The Twelve Days of Freshkills Park
12 years since James Corner Field Operations won the City of New York design competition. In 2006, NYC Parks assumed responsibility for implementing the project using Field Operations’ Draft Master Plan as a conceptual guide. The basic framework of the plan integrates three separate systems—programming, wildlife, and circulation—into one cohesive and dynamic unit. Learn about the park plan.
11 Alliance Board Members. The Alliance helps ensure the Park’s evolution and continuing operation by raising necessary financial resources, promoting environmental research and ecological restoration, engaging advocates and volunteers, and sponsoring a broad range of recreational, cultural, and educational programs for the public. Meet the Board.
10 years to cap West Mound. At 545 acres and almost 200 feet in elevation, West Mound is the largest section of the former landfill and the last to be capped (see #6). Completion is now expected for 2021. See some really cool photographs of West Mound.
9 hundred gas well heads. The site’s Landfill Gas System collects and controls gas emissions through a network of wells connected by pipes below the surface that convey the gas through a vacuum. Once collected, the gas is processed to pipeline quality at an on-site recovery plant. Learn more about landfill gas.
80 bird boxes. Researchers at CUNY Hunter have established and monitored a trail of 80+ nest boxes suitable for breeding by bluebirds, tree swallows, and house wrens at Freshkills Park. Find out more about bird research at the park.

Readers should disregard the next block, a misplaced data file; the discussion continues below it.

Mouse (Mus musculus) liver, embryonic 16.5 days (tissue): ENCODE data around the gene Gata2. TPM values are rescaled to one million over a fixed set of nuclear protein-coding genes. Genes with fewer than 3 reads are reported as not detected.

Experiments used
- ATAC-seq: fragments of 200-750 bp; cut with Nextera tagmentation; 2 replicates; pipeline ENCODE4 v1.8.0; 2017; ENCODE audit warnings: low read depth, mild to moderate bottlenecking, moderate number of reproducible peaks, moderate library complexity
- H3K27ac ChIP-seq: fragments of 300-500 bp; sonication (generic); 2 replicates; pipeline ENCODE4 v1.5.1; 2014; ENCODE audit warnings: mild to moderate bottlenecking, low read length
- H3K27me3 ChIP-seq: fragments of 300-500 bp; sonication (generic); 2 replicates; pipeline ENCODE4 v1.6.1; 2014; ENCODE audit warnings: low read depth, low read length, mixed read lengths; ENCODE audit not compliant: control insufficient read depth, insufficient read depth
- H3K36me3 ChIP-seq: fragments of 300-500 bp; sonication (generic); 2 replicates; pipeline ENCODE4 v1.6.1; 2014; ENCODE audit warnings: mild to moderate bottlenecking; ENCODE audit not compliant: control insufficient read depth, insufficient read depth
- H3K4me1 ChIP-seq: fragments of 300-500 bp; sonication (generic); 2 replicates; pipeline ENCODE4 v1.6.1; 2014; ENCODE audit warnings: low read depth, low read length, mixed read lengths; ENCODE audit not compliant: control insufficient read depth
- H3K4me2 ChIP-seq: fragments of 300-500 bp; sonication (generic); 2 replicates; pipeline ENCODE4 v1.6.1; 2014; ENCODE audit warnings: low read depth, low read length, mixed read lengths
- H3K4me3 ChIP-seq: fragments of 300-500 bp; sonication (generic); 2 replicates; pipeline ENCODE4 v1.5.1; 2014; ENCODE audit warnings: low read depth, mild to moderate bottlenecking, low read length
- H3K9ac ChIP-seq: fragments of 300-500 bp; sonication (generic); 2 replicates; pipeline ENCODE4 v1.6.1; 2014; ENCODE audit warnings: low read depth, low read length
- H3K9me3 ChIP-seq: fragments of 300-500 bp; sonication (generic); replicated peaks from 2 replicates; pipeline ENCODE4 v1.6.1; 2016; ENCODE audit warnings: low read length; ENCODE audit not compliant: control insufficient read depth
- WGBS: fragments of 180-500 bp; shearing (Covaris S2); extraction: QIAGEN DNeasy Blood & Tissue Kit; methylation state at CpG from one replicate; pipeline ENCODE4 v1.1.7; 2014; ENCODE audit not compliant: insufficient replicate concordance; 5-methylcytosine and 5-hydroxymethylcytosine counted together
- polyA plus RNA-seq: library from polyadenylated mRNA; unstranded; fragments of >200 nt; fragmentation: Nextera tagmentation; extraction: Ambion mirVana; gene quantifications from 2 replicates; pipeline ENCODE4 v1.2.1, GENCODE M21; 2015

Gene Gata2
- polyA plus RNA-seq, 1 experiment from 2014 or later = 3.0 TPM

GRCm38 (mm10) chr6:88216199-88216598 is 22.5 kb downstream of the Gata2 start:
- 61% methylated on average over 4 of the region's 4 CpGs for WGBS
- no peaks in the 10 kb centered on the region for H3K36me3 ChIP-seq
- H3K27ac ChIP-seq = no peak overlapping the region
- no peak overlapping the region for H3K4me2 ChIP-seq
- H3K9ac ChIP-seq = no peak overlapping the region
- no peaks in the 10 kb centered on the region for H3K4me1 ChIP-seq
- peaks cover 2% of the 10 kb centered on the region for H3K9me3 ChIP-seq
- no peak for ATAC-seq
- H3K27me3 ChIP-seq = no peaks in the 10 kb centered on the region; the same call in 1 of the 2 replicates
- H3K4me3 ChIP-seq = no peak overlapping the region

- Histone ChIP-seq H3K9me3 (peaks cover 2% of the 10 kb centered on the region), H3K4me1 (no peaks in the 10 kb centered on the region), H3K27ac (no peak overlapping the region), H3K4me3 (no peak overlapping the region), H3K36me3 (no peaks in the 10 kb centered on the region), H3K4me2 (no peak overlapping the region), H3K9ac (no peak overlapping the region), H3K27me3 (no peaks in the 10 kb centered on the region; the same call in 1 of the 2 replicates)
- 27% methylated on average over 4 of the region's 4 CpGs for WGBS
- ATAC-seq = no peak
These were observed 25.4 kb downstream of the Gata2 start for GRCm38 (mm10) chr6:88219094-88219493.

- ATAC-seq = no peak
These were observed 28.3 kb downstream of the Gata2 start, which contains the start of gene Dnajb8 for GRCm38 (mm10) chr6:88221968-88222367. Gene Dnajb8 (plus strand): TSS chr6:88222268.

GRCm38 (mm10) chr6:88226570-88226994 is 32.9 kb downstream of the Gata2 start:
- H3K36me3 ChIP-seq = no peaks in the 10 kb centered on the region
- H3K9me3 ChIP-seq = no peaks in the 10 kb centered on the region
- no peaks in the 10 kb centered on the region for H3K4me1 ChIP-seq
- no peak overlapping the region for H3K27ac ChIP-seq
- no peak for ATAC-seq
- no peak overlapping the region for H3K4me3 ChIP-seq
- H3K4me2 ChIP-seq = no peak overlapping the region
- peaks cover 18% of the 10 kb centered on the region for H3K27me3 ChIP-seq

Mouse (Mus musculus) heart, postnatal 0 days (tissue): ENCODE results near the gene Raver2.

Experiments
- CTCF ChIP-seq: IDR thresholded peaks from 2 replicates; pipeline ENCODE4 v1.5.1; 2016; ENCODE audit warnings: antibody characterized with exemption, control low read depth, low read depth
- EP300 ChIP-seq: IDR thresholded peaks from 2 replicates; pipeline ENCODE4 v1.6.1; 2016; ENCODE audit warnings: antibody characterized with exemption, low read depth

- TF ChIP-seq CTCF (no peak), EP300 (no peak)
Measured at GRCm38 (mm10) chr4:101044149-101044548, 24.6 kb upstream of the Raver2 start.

7 acres of native plant beds. North Park Phase 1 will be a 21-acre swath of land connecting visitors to views of Main Creek, the adjacent William T. Davis Wildlife Refuge, and seven acres of native seed plots operated by NYC Parks’ Greenbelt Native Plant Center. See the Site Plan.
6 layers of engineering and soil cover. The final cover or “cap” is made of a series of layers, each with distinct functions. The design minimizes surface water infiltration, prevents erosion, promotes proper surface water drainage, and separates the waste layer from the environment to protect public health. Read about capping the mounds.
5 planned parks. Because it’s so big and complex, Freshkills Park will be divided into 5 parks. They’re called North Park, South Park, East Park, West Park, and The Confluence. Learn about the park plan.
4 completed projects. Owl Hollow Soccer Fields, Schmul Playground, The New Springville Greenway, and the Main Creek Wetland Restoration.
3 Discovery Days. In 2016, we’ll have three major public events where visitors can spend an afternoon discovering the trails, paths, and creeks of the future North Park and East Park. See what Discovery Day looked like in 2015.
2 thousand acres. Freshkills Park is about 2.5 times bigger than Central Park. It’s the largest park to be built in New York City in 100 years.
And the largest landfill-to-park project in the world.